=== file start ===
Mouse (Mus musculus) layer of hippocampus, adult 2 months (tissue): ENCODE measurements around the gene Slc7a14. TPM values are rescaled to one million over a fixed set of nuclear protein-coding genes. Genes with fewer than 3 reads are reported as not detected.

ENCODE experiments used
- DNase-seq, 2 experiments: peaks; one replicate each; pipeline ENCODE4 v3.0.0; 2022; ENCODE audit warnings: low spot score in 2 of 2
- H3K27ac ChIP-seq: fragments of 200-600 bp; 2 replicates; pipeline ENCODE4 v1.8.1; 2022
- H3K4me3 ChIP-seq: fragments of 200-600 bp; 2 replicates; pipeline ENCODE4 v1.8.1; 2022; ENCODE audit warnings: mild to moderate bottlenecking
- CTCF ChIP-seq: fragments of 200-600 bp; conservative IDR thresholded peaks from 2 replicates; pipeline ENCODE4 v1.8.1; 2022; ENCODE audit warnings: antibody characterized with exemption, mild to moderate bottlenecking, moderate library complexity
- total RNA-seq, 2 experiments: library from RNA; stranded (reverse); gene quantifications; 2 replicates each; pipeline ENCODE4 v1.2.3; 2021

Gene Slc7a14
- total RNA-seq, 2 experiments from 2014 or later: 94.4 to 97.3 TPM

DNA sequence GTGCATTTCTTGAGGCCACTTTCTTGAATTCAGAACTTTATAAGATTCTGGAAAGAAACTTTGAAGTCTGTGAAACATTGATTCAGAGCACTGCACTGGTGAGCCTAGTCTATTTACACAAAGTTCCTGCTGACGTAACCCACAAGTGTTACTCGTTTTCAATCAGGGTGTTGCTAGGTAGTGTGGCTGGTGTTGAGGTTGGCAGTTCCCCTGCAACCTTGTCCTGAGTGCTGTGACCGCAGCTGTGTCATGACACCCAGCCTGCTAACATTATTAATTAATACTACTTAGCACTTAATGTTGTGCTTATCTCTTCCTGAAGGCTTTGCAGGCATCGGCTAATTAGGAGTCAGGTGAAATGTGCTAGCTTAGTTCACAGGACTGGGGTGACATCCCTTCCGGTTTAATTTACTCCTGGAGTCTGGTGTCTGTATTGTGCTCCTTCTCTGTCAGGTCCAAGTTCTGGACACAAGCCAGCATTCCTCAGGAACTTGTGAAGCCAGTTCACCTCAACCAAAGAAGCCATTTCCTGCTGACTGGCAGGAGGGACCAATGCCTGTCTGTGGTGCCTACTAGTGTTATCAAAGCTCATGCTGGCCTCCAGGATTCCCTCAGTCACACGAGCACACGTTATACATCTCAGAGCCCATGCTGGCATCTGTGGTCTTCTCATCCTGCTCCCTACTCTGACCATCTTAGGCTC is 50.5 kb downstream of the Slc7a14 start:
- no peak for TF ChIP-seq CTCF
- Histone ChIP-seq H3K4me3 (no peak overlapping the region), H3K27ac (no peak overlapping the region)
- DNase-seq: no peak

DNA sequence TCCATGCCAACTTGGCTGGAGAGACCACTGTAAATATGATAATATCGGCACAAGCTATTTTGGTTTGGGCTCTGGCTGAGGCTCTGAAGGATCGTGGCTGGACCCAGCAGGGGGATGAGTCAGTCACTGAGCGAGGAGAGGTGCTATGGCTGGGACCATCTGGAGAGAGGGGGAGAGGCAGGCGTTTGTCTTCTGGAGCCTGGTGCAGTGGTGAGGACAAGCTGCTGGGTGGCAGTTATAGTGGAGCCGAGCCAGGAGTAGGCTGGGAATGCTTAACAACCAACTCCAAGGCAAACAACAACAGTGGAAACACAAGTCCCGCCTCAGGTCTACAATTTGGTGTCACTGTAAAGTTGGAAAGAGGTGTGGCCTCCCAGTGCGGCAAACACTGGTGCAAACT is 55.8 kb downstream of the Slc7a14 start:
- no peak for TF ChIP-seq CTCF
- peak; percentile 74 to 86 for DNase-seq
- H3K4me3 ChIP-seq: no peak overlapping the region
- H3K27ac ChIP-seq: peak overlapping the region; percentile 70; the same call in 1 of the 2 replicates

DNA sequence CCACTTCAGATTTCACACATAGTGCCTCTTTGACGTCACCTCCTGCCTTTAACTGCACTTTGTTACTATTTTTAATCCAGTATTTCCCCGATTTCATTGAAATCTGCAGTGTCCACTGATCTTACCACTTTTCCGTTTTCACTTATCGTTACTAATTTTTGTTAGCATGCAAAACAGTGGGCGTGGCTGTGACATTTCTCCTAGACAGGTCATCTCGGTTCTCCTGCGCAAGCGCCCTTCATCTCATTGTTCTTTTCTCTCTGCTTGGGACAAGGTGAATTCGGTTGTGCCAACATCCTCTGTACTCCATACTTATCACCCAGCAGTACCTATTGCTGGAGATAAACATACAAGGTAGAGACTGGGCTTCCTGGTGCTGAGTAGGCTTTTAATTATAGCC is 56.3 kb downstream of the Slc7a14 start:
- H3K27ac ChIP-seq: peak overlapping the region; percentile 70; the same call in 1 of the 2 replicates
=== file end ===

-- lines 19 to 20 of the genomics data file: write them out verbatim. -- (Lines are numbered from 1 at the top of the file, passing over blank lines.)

DNA sequence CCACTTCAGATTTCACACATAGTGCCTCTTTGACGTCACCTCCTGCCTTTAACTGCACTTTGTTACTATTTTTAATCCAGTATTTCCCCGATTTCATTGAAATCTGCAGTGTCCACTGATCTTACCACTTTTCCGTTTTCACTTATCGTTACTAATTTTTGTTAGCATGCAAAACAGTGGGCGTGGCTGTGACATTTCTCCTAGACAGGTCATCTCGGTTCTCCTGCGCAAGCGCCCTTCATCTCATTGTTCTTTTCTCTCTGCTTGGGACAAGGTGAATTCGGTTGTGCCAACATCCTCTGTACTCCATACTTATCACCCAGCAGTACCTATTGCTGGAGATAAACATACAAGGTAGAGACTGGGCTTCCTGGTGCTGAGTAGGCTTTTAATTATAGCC is 56.3 kb downstream of the Slc7a14 start:
- H3K27ac ChIP-seq: peak overlapping the region; percentile 70; the same call in 1 of the 2 replicates